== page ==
The first thing you need to know about William B. Gould IV, who's slated to become new chairman of the National Labor Relations Board, is that he is crazy about baseball: a lifelong rabid Red Sox fan, a fantasy camper and a Major League Baseball salary arbitrator.
A lawyer and college professor, Mr. Gould relishes the intricate teamwork that yields success on the playing field and the intense competition that breeds it. In short, a perfect outlook for becoming head of the 58-year-old NLRB, which enforces labor laws governing employers and workers.
An academic who belonged to a union only once, during a student summer job, Mr. Gould embodies the hope of organized labor for a new outlook at the five-member board, which was mostly its nemesis for a decade of Republican appointments.
He abhors the agency's procedural delays, which largely disadvantage workers and unions' ability to organize them; he advocates that the NLRB go to court more often and more promptly to seek injunctions against unfair labor practices. He favors legislation to outlaw permanent replacement of strikers and criticizes the Reagan administration's obsession with fighting unions. Where a union-recognition election has been lost through unfair management actions, Mr. Gould would force the employer to negotiate with that union.
While the board's powers (and the impact of its decisions) may often be overstated by all sides, there's no question that a more aggressive NLRB would mark a significant change in the course of U.S. labor relations.
The board's outlook, and its presence in 52 offices nationwide, sets a tone and sends a message to the workplace beyond the individual case decisions in Washington.
President Clinton has the unprecedented opportunity to shape the NLRB swiftly to his views of labor-management issues in his first year of office: He can replace a majority of the board and its general counsel.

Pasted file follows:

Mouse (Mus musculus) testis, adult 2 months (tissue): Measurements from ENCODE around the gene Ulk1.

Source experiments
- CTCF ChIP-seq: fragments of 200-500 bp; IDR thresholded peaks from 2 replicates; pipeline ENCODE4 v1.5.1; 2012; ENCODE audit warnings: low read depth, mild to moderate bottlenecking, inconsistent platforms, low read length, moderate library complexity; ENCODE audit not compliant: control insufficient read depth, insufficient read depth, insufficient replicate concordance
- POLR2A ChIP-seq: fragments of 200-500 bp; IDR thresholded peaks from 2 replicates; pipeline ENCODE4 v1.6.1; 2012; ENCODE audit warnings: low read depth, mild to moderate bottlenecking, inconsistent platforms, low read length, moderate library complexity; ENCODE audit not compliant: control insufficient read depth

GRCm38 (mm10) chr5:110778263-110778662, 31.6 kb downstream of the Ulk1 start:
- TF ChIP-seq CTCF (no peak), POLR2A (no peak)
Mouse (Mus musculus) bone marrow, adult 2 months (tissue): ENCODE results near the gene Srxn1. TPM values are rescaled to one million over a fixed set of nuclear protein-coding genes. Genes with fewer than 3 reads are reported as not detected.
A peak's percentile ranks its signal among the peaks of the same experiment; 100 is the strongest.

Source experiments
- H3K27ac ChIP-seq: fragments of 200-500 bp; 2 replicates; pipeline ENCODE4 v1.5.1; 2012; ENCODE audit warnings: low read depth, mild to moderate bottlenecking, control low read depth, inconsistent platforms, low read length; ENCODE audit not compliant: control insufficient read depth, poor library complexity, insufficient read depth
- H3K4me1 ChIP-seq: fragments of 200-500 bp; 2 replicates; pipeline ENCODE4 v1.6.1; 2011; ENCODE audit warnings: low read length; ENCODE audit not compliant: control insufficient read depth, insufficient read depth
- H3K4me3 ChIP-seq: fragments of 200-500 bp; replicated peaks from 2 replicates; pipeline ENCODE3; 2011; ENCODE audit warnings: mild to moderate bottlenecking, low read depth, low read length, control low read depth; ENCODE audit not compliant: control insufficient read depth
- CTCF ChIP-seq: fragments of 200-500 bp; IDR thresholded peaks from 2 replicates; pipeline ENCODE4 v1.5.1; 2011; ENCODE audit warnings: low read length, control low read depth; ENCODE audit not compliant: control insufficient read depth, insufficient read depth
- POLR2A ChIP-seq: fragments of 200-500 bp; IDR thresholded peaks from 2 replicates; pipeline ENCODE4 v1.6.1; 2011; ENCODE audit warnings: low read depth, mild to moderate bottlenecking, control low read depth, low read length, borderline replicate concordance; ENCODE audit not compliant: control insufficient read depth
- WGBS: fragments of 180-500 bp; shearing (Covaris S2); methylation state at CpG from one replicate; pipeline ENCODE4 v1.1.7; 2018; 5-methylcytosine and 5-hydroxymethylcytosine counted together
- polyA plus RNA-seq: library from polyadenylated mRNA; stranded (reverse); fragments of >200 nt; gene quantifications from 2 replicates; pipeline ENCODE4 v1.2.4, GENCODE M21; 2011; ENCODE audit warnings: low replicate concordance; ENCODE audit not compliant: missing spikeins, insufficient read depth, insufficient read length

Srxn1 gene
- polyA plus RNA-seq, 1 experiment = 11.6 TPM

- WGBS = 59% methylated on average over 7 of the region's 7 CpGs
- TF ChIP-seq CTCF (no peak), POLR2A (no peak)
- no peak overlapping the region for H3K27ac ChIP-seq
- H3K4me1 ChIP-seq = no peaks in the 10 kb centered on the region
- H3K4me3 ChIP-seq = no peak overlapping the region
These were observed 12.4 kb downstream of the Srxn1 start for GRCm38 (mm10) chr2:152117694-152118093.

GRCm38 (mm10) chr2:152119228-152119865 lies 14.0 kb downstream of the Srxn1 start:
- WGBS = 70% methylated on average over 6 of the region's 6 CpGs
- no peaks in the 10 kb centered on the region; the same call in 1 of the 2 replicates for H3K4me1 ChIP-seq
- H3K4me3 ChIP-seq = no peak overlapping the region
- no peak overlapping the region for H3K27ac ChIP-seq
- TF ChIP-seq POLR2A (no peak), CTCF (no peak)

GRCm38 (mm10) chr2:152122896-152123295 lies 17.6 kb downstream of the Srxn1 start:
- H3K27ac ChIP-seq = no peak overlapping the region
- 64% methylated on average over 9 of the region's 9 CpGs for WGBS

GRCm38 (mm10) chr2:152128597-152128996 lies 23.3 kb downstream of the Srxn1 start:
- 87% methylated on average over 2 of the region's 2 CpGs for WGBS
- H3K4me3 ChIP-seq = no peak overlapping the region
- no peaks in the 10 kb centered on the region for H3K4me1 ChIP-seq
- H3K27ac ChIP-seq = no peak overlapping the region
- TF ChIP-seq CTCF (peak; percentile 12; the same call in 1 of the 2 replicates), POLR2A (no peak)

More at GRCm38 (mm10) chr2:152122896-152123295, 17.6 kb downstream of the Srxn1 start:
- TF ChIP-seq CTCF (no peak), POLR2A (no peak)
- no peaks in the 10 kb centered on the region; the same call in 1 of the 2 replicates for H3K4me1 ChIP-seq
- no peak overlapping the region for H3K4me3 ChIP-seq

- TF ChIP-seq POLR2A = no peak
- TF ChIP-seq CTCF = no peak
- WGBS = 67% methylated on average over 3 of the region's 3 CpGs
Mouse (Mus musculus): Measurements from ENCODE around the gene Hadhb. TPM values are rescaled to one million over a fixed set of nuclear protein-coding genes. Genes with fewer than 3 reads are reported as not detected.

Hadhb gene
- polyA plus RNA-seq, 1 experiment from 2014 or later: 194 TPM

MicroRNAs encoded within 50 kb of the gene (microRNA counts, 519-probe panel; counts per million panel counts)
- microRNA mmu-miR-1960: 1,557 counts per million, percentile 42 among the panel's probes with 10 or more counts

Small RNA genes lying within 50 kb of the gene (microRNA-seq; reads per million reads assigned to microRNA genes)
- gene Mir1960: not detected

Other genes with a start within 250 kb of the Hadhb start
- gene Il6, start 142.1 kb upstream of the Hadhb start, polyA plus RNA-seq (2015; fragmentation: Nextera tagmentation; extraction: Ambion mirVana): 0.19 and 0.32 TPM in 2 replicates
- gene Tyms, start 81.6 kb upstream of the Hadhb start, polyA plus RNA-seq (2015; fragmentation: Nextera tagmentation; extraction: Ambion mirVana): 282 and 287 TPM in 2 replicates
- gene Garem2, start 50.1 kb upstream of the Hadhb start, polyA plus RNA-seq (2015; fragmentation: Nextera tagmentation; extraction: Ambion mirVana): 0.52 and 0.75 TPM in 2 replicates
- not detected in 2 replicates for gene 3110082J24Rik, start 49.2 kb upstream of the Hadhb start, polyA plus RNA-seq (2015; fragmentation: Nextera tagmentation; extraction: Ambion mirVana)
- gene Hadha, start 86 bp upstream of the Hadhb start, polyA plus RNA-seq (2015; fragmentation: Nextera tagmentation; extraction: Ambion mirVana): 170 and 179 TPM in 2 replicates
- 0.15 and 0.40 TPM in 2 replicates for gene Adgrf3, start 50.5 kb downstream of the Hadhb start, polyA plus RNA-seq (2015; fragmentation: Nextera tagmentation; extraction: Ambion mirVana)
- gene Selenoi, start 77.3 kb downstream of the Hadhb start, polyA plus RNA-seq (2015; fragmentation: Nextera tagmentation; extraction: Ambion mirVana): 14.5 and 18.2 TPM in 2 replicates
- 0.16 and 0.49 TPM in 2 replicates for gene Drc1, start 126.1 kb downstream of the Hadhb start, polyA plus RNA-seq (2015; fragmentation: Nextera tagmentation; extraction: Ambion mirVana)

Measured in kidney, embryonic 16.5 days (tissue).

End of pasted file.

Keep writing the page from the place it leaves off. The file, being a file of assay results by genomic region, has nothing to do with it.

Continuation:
Mr. Gould's nomination does not seem to face serious opposition. The Senate confirmation hearing was delayed until last week by prolonged consideration of prior, controversial appointments, most recently that of M. Joycelyn Elders for surgeon general. The National Association of Manufacturers has questioned his dual roles of advocate for labor law reform and of impartial chairman of the board that decides cases under current law, but it has not opposed his confirmation. And the anti-union National Right to Work Committee predictably calls him "a protector of the privileges of the union elite."
But his extensive writings on labor provide ample ground for spirited debate. His latest book, "Agenda for Reform: The Future Employment Relationships and the Law", published this year, sets out a clear view of what he would do with the NLRB and with an antiquated national labor code. It's not exactly what you'd expect from a one-time lawyer for the United Auto Workers union.
For one thing, Mr. Gould strongly favors decision-making workplace teams of labor and management, sometimes called quality circles, as an important element of cooperation and competitiveness. Unions have typically opposed these teams, which are illegal under the 1935 Wagner Act as being "sham company unions." He calls this provision "the principal legal obstacle to labor-management cooperation."
The Stanford University law professor is also a proponent of greater union democracy, calling for direct election of national officers by member ballot instead of by convention delegates (which most unions prefer and use). He believes that employers should be given more leeway to lobby against union organizing. And he wants more attention given to issues affecting workers outside of organized unions, which only represent about 16 percent of the U.S. work force.